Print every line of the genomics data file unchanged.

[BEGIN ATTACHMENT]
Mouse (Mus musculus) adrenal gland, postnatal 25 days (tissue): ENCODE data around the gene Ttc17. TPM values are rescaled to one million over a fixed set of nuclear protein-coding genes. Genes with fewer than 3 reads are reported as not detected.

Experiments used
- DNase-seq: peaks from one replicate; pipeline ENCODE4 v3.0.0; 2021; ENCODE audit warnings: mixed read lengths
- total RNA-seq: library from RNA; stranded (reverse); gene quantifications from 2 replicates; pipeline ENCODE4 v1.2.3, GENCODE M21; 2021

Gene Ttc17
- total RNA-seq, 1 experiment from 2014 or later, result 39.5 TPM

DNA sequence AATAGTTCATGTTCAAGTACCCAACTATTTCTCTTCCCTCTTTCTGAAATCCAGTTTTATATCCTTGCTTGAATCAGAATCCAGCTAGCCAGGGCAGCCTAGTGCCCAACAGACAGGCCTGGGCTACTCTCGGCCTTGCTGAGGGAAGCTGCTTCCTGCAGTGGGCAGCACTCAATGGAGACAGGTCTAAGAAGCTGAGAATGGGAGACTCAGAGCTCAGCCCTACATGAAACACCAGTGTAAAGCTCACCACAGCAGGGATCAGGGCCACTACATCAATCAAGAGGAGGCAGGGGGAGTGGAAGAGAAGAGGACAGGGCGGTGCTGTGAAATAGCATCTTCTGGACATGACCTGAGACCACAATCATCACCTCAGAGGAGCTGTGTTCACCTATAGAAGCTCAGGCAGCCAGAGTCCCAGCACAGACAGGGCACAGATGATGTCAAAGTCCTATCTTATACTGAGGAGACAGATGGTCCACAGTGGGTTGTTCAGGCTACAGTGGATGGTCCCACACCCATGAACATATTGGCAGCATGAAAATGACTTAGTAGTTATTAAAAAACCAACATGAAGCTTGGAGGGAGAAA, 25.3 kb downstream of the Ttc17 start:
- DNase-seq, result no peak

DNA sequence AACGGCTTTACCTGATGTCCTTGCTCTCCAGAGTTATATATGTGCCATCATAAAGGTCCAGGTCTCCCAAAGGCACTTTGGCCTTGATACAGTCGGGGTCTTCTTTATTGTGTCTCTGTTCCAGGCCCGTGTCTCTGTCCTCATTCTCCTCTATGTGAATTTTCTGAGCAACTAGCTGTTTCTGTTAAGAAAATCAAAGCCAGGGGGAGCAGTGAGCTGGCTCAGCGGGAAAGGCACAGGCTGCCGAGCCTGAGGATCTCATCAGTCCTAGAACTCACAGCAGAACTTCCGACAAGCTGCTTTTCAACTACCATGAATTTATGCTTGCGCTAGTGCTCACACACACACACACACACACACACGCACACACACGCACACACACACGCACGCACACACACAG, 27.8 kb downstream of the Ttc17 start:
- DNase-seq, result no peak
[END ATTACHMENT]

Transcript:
Mouse (Mus musculus) adrenal gland, postnatal 25 days (tissue): ENCODE data around the gene Ttc17. TPM values are rescaled to one million over a fixed set of nuclear protein-coding genes. Genes with fewer than 3 reads are reported as not detected.

Experiments used
- DNase-seq: peaks from one replicate; pipeline ENCODE4 v3.0.0; 2021; ENCODE audit warnings: mixed read lengths
- total RNA-seq: library from RNA; stranded (reverse); gene quantifications from 2 replicates; pipeline ENCODE4 v1.2.3, GENCODE M21; 2021

Gene Ttc17
- total RNA-seq, 1 experiment from 2014 or later, result 39.5 TPM

DNA sequence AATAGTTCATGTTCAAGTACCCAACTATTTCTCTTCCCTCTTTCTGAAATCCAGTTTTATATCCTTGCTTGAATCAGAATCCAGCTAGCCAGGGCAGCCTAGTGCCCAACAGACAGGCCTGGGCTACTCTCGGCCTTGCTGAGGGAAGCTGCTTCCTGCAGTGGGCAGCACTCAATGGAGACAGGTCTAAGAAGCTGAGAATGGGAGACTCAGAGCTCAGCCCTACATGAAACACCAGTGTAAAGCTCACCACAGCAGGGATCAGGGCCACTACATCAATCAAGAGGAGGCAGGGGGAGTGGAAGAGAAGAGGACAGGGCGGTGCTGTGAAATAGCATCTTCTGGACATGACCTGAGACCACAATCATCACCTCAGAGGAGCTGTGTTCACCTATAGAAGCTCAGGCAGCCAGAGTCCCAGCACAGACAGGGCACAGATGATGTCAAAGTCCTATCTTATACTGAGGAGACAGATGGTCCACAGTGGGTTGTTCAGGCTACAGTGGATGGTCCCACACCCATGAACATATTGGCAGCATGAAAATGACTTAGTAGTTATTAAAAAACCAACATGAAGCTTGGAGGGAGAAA, 25.3 kb downstream of the Ttc17 start:
- DNase-seq, result no peak

DNA sequence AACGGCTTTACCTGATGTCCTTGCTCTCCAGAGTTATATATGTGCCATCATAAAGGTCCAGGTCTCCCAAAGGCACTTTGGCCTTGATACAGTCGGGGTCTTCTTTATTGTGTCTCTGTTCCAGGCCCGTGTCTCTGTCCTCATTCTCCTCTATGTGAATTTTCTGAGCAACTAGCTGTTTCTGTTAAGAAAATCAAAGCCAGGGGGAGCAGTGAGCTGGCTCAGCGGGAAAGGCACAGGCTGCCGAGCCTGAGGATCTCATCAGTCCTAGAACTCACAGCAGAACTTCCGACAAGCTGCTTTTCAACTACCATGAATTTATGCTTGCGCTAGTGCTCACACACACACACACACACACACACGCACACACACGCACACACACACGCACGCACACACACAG, 27.8 kb downstream of the Ttc17 start:
- DNase-seq, result no peak